Oil futures headed lower on Friday (7 October), bringing to an end four consecutive sessions of intraday gains, as City sources suggested traders went in to cash out recent gains with the weekend in sight.
At 3.20pm BST, the Brent front-month futures contract was down 0.32% or 17 cents at $52.34 per barrel, while the West Texas Intermediate 0.38% or 19 cents at $50.25 per barrel, with the latter benchmark maintaining its $50-plus barrel, a mark it attained in US trading overnight.
Market commentators, while acknowledging the recent rally, continue to remain sceptical in the face of lacklustre demand and deep-seated doubts about how Opec, which agreed to limit its production to a range of 32.5 million to 33 million barrels per day (bpd) on 28 September, would implement the cut on its members.
The cartel is expected to reveal further details on 30 November at its next meeting in Vienna, Austria. Matt Stanley, commodities broker at Freight Investor Services, said only Wall Street had bought into the recent rally.
"We are going to get to $55 before long whether we like it or not. US shale players are obviously taking this opportunity to lock in as much as they can as quickly as they can. Who can blame them? Game on indeed.
"Meanwhile, Opec continues to produce at a record pace. Demand isn't picking up [or if it is can somebody please show me where] and Europe is most certainly coughing economically. Hope is a wonderful thing, but it's not a good strategy to make money against."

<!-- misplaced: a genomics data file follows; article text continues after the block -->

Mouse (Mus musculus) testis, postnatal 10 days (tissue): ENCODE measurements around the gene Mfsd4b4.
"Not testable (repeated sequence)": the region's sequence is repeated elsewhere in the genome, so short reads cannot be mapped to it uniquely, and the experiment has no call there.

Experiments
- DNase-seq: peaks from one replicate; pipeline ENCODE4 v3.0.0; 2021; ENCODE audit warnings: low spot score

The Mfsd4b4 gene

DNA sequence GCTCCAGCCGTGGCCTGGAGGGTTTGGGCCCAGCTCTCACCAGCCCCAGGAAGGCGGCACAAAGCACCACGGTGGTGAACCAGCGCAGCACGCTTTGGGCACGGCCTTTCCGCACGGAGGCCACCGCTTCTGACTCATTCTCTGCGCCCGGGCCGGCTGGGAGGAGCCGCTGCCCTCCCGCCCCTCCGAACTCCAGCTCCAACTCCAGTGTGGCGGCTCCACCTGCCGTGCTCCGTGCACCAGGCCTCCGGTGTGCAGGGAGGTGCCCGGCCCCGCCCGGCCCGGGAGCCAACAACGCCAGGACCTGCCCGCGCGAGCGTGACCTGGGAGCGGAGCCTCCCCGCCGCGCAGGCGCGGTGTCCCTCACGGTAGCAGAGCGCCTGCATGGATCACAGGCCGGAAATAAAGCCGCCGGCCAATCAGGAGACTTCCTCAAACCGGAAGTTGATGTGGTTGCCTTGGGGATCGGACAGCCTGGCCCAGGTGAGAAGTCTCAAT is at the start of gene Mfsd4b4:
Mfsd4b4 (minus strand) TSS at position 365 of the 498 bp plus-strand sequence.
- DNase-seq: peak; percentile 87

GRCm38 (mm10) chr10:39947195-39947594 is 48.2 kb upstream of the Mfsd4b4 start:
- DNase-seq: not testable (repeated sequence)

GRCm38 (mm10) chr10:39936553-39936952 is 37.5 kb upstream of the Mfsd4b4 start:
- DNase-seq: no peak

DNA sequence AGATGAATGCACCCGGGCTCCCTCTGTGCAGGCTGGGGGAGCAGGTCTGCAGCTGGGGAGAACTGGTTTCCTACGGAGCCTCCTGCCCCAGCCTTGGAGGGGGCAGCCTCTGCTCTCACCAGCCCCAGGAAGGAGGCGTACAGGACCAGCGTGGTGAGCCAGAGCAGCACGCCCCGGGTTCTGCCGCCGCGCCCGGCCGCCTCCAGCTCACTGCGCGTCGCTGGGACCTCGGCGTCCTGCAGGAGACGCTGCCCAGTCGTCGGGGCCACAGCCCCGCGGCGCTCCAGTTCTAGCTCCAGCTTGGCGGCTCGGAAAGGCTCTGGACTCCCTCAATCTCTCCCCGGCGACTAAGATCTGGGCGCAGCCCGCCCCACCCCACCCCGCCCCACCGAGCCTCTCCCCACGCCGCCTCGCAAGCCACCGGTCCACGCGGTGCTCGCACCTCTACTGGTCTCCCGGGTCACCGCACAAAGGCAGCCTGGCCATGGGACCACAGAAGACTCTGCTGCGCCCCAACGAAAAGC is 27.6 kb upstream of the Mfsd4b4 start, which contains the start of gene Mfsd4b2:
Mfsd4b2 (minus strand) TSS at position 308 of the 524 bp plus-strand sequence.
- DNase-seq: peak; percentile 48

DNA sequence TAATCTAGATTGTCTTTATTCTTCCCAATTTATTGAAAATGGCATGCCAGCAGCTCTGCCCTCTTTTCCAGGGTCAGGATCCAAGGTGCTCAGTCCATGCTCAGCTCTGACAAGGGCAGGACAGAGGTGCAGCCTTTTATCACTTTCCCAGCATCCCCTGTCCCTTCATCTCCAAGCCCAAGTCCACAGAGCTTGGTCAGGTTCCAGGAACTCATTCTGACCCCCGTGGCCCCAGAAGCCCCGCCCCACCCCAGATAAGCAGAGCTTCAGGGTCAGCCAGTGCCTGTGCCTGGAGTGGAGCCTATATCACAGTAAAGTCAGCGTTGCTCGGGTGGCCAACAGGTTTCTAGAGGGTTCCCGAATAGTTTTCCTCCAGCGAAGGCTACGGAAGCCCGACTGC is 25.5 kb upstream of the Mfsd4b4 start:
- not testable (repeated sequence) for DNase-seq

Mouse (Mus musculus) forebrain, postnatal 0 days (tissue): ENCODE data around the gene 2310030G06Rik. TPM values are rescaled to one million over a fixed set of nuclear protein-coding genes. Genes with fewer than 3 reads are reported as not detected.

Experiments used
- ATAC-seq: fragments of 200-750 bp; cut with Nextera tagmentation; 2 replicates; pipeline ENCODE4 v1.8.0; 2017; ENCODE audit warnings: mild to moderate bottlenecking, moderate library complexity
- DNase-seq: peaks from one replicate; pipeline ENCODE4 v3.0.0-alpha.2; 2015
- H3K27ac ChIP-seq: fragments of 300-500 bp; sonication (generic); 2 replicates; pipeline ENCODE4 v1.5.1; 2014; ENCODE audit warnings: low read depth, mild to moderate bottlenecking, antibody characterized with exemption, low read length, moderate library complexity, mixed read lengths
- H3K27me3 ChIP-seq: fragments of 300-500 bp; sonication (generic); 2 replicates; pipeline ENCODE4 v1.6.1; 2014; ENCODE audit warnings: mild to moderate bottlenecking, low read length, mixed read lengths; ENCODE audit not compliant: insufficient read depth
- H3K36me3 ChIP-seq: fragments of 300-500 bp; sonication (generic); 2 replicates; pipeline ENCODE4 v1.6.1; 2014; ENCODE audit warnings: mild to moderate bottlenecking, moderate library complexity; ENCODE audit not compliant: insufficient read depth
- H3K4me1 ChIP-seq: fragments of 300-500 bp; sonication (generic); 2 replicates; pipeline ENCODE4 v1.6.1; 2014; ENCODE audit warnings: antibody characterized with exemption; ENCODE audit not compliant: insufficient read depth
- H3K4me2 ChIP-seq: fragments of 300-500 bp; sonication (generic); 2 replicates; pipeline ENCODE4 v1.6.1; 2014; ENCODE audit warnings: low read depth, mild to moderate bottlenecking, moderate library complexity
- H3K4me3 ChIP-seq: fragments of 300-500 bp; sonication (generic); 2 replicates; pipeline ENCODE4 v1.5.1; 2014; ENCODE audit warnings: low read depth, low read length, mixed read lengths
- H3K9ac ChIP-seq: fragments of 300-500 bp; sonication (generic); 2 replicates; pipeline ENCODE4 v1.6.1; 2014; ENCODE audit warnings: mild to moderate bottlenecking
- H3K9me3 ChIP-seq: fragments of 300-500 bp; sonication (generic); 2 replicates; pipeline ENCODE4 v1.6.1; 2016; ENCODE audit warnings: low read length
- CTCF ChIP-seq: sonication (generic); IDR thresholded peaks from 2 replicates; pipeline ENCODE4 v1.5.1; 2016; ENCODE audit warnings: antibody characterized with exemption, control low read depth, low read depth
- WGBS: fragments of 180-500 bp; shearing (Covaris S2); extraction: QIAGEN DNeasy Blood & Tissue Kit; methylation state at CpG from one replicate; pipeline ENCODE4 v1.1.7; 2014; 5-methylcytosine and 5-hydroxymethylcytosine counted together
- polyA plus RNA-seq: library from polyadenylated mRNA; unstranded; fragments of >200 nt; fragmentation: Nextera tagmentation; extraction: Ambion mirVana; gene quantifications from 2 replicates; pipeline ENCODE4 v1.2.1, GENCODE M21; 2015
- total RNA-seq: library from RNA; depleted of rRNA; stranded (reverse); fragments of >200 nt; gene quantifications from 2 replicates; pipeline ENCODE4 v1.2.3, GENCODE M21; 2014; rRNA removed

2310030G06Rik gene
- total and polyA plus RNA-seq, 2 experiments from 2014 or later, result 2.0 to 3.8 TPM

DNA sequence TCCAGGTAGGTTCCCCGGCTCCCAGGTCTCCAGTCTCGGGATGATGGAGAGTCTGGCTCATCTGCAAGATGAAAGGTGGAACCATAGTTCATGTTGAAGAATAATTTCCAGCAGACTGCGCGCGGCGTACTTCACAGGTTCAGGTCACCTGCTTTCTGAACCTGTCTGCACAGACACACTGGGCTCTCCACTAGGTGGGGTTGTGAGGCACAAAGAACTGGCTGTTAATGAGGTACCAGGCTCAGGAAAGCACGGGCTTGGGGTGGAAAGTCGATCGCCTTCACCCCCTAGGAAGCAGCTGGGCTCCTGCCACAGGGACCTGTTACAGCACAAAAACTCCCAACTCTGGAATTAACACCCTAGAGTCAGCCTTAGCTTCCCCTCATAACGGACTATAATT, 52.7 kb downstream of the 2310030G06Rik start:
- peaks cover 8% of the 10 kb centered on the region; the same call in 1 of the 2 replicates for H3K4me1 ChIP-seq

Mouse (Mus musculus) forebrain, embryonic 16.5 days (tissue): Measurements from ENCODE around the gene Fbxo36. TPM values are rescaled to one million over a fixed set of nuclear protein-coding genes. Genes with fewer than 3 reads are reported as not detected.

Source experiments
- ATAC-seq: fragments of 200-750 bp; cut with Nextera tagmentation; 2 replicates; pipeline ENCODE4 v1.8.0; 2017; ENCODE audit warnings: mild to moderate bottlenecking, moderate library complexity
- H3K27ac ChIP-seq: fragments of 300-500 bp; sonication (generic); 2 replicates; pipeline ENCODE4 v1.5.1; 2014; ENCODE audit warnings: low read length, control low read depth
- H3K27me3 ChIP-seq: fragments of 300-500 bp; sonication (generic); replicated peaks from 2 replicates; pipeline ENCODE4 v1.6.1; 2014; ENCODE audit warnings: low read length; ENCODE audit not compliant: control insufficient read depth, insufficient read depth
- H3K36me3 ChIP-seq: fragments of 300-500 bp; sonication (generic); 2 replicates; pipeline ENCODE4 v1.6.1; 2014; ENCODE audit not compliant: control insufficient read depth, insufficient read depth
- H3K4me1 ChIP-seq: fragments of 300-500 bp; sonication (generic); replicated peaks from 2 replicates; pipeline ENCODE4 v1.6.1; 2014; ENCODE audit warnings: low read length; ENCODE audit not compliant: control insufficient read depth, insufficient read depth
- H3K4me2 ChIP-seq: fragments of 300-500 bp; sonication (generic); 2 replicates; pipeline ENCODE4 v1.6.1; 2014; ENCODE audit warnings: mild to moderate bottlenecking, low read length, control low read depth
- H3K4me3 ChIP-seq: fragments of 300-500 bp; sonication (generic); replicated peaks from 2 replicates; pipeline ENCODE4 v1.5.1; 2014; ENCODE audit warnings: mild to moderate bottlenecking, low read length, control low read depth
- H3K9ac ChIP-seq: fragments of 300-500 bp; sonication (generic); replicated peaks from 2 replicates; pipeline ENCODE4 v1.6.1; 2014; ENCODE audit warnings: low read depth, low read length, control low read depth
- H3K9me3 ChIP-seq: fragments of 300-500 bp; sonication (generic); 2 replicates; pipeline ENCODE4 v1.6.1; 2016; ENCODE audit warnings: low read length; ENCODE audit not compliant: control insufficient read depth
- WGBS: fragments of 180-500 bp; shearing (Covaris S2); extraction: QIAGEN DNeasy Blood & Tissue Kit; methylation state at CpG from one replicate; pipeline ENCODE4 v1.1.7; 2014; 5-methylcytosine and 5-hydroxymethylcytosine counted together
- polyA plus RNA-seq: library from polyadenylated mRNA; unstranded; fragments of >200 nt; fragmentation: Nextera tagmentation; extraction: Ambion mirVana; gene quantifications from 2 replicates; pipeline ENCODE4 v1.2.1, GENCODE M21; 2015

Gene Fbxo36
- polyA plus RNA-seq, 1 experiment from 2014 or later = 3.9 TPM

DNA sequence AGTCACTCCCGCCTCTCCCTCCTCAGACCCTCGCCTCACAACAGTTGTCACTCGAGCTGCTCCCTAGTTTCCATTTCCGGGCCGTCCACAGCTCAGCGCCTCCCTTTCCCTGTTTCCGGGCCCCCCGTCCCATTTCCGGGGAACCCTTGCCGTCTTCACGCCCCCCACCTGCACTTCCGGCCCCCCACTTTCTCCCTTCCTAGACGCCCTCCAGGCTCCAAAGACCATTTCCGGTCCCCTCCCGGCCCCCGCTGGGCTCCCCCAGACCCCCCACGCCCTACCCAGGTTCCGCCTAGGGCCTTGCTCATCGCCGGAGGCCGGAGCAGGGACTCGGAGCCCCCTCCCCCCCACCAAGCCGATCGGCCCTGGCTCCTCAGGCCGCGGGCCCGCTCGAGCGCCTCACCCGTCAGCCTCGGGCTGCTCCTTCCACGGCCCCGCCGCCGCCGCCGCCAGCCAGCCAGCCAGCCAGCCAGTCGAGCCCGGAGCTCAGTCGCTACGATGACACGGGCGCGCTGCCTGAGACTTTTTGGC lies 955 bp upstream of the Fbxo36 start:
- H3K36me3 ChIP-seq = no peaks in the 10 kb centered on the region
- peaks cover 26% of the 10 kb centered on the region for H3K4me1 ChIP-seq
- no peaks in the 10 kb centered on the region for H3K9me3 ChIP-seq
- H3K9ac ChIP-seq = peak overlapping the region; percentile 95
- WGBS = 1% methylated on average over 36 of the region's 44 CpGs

Elsewhere in the commodities market, precious metals mounted a gradual recovery led by gold. At 3.53pm BST, Comex gold futures contract for December delivery was up 0.44% or $5.50 to $1,258.50 an ounce, with the US non-farm payroll data failing to fire up dollar strength posting a headline reading of 156,000 jobs being created in the US in September.
FXTM's vice president of market research Jameel Ahmad said market expectations of US interest rate hikes, deemed negative for gold, will decline slightly following the weak jobs headline number.
"However, the data suggests that wage growth is accelerating and this can create further dissent within the US Federal Reserve and sway other policymakers towards voting for an interest rate rise over the upcoming months."